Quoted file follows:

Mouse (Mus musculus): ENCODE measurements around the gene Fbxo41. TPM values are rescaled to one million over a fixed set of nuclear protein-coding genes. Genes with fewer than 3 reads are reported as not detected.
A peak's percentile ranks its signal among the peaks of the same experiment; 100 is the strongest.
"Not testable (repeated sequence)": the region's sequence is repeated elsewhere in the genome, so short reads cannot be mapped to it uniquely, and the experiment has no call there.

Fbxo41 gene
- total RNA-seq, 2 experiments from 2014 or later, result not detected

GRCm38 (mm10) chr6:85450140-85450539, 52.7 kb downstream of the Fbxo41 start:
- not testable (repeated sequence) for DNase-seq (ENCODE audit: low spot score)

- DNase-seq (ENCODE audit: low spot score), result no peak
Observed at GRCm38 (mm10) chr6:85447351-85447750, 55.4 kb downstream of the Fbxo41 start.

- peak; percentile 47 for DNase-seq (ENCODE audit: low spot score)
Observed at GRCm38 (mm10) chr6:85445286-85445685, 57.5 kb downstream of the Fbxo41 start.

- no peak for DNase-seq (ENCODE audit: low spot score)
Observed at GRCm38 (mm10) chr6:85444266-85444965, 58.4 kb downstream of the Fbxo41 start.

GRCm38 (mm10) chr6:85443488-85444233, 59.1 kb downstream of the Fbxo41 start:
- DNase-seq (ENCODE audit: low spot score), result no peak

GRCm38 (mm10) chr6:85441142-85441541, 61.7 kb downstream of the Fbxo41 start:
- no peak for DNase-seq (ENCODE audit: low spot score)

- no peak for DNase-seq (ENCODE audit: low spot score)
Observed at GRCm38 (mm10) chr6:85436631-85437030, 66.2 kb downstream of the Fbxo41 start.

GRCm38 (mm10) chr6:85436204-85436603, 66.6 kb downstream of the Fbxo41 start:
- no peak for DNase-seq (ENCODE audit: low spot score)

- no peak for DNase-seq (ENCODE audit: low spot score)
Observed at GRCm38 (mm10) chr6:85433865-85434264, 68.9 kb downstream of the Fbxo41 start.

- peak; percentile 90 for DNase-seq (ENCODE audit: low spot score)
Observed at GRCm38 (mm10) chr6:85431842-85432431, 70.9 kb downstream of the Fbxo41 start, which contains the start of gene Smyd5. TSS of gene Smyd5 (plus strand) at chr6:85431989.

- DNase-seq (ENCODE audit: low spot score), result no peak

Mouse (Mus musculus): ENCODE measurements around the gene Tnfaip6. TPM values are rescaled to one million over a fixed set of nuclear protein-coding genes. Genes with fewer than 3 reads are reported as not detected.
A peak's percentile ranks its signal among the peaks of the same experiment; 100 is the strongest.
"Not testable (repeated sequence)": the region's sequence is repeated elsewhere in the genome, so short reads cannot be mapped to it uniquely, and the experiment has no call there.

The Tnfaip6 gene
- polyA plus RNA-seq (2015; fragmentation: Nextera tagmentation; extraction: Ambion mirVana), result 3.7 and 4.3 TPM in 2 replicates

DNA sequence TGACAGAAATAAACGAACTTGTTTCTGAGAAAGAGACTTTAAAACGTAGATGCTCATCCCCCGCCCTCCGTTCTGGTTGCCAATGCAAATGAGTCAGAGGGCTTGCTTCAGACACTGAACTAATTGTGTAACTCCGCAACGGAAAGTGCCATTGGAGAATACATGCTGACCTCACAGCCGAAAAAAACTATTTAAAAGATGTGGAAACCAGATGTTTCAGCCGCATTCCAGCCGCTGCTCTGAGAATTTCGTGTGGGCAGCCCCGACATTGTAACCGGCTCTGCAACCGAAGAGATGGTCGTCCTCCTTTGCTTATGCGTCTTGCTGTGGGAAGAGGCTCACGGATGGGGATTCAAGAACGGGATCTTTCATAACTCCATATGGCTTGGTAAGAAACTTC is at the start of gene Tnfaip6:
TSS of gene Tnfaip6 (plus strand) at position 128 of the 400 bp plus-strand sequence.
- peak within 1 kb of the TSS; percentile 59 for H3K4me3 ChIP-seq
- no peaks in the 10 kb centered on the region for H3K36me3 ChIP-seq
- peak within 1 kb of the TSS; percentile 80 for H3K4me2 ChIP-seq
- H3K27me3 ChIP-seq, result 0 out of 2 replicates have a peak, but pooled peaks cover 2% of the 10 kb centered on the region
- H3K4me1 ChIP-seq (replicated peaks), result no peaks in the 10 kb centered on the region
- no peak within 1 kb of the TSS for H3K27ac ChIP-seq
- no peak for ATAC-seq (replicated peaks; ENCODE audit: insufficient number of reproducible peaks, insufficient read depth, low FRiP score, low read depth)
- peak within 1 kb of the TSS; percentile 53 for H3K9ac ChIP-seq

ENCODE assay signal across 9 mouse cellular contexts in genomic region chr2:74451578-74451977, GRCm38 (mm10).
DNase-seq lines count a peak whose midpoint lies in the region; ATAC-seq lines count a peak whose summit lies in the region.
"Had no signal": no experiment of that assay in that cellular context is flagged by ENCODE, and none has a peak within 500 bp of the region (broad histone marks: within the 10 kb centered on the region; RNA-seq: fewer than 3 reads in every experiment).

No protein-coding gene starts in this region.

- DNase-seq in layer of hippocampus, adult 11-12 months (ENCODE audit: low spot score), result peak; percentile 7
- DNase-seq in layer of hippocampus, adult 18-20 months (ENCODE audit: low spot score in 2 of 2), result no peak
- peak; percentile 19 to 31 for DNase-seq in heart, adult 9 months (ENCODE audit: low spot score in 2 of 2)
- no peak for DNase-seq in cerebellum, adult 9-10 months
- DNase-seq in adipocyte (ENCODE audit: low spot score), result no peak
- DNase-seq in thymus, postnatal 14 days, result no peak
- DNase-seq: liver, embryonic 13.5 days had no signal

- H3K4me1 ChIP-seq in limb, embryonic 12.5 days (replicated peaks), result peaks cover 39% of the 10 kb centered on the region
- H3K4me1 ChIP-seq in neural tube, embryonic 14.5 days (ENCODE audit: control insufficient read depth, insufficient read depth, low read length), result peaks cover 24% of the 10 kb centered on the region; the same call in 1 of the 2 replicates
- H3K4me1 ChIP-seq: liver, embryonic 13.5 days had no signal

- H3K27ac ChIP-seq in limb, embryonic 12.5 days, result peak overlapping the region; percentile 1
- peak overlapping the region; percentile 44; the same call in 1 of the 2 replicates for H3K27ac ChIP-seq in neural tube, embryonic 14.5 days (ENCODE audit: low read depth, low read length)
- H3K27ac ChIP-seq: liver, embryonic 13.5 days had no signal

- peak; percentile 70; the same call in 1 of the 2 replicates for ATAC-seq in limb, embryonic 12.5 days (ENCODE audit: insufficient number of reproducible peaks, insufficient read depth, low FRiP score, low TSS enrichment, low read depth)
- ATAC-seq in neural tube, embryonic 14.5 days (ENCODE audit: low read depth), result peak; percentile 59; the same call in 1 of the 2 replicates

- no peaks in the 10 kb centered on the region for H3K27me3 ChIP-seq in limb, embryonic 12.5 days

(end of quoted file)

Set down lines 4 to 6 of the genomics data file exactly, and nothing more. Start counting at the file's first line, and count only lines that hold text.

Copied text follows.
Fbxo41 gene
- total RNA-seq, 2 experiments from 2014 or later, result not detected

GRCm38 (mm10) chr6:85450140-85450539, 52.7 kb downstream of the Fbxo41 start: